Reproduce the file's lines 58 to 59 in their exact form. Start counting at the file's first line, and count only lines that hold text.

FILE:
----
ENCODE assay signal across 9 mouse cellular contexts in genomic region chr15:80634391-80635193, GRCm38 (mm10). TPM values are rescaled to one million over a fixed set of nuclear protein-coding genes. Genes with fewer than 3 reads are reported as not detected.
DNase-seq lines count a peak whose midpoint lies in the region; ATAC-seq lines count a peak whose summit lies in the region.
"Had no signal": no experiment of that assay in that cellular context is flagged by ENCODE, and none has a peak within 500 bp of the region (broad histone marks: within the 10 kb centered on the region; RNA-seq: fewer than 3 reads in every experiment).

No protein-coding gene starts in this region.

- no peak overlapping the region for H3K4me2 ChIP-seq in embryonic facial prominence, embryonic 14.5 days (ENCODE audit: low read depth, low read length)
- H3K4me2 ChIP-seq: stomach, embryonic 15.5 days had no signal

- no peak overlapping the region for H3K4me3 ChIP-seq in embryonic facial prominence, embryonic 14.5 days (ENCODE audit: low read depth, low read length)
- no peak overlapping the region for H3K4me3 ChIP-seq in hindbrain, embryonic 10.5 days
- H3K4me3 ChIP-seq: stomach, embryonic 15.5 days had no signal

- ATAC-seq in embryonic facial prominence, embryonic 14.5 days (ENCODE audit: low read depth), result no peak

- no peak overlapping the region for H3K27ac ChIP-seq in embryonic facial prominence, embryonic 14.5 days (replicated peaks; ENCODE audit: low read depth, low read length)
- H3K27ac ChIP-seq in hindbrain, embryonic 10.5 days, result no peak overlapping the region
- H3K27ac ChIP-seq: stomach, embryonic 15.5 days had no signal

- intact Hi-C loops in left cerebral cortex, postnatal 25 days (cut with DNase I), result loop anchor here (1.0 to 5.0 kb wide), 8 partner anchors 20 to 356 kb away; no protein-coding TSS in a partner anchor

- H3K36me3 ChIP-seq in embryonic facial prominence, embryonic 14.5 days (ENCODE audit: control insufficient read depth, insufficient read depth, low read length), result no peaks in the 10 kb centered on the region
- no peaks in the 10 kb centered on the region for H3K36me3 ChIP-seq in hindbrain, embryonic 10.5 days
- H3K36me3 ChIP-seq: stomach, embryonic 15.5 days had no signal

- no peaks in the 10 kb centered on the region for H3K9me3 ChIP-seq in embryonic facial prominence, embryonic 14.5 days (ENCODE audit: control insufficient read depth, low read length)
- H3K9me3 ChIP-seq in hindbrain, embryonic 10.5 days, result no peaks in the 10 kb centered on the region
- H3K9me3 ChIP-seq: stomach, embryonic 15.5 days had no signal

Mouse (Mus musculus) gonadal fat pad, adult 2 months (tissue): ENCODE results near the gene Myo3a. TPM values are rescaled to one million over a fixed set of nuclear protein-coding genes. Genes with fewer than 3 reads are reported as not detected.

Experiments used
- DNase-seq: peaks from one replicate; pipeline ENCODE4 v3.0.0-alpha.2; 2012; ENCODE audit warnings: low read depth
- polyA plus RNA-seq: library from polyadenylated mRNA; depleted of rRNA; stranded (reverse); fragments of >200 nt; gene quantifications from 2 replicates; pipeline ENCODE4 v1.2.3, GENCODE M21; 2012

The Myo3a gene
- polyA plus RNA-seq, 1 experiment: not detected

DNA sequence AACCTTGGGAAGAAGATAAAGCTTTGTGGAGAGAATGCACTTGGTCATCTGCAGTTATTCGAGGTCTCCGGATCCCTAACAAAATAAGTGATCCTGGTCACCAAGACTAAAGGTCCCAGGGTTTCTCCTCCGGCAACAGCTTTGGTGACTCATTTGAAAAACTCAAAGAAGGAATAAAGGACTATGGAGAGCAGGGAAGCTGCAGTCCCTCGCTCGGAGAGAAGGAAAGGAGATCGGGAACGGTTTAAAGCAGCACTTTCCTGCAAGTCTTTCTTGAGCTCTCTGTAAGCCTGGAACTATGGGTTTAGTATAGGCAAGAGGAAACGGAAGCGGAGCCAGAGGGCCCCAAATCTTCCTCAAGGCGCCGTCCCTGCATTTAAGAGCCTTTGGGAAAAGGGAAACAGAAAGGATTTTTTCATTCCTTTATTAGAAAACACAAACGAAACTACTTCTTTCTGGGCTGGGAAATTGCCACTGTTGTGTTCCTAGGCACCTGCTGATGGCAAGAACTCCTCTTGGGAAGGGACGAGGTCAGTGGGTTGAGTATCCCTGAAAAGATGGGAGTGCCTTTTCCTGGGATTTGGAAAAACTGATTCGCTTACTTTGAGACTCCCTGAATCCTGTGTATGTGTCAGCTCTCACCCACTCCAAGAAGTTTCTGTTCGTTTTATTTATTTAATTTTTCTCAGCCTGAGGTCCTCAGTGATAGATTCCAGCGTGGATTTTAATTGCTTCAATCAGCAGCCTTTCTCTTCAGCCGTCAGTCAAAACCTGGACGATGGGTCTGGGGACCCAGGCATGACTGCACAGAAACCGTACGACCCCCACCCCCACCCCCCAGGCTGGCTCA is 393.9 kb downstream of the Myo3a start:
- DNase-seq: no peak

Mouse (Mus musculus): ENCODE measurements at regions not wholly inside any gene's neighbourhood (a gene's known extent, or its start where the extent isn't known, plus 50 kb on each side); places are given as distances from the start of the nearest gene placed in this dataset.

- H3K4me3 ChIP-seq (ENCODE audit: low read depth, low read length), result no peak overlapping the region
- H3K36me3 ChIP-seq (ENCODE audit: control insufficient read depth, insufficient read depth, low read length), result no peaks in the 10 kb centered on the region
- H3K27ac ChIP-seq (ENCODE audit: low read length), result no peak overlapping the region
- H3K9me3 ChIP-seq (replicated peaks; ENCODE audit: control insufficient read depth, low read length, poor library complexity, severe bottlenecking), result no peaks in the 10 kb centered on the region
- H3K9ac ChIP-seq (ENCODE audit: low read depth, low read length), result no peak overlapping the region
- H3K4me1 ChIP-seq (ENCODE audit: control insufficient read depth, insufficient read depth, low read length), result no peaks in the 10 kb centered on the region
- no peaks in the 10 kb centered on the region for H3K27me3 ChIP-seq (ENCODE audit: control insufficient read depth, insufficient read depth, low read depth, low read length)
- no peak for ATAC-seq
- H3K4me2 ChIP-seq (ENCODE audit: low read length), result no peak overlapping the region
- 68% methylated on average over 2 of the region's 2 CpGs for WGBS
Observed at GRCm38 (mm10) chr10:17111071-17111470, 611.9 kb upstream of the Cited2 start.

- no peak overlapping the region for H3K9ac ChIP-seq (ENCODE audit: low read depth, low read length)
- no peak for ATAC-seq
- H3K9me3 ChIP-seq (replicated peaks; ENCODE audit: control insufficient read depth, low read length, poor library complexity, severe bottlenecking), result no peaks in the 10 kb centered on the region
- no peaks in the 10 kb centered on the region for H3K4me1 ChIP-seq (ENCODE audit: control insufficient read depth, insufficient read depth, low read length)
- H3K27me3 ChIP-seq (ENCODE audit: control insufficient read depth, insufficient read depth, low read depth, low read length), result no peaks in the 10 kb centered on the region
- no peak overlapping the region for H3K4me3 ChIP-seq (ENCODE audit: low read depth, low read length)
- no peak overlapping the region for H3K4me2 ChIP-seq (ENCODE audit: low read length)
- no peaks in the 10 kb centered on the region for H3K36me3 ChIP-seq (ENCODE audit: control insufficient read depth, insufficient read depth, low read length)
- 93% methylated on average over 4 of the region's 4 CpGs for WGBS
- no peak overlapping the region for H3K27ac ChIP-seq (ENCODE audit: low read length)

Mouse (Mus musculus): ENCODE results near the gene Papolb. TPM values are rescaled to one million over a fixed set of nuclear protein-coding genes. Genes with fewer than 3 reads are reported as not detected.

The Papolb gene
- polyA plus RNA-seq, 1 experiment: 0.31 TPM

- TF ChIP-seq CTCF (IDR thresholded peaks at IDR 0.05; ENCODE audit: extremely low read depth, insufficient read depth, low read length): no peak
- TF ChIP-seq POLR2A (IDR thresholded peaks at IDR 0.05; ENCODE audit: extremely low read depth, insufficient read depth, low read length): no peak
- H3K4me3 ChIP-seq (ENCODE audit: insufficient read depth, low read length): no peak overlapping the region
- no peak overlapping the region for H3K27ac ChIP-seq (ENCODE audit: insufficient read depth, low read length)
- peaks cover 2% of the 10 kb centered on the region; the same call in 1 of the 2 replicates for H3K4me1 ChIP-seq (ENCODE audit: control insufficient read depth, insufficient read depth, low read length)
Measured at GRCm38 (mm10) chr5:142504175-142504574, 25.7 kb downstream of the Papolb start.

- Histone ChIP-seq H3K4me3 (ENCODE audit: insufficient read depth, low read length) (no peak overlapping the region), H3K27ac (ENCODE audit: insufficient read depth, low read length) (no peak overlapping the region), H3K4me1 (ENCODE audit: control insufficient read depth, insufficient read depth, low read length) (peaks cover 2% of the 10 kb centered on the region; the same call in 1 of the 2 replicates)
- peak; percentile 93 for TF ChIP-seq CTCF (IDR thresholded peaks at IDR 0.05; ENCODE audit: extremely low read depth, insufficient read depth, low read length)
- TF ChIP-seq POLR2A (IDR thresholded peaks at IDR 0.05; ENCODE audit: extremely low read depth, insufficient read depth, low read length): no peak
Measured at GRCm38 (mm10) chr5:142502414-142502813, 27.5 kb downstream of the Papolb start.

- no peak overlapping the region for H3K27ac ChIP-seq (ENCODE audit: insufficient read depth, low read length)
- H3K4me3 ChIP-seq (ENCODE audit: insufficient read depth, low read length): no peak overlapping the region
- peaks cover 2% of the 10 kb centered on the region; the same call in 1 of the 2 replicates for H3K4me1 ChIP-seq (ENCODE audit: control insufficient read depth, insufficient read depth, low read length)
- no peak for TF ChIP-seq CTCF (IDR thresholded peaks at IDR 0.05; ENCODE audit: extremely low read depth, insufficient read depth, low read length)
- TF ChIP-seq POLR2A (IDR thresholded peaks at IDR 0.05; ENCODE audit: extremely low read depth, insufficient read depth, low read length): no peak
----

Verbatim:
- peaks cover 2% of the 10 kb centered on the region; the same call in 1 of the 2 replicates for H3K4me1 ChIP-seq (ENCODE audit: control insufficient read depth, insufficient read depth, low read length)
Measured at GRCm38 (mm10) chr5:142504175-142504574, 25.7 kb downstream of the Papolb start.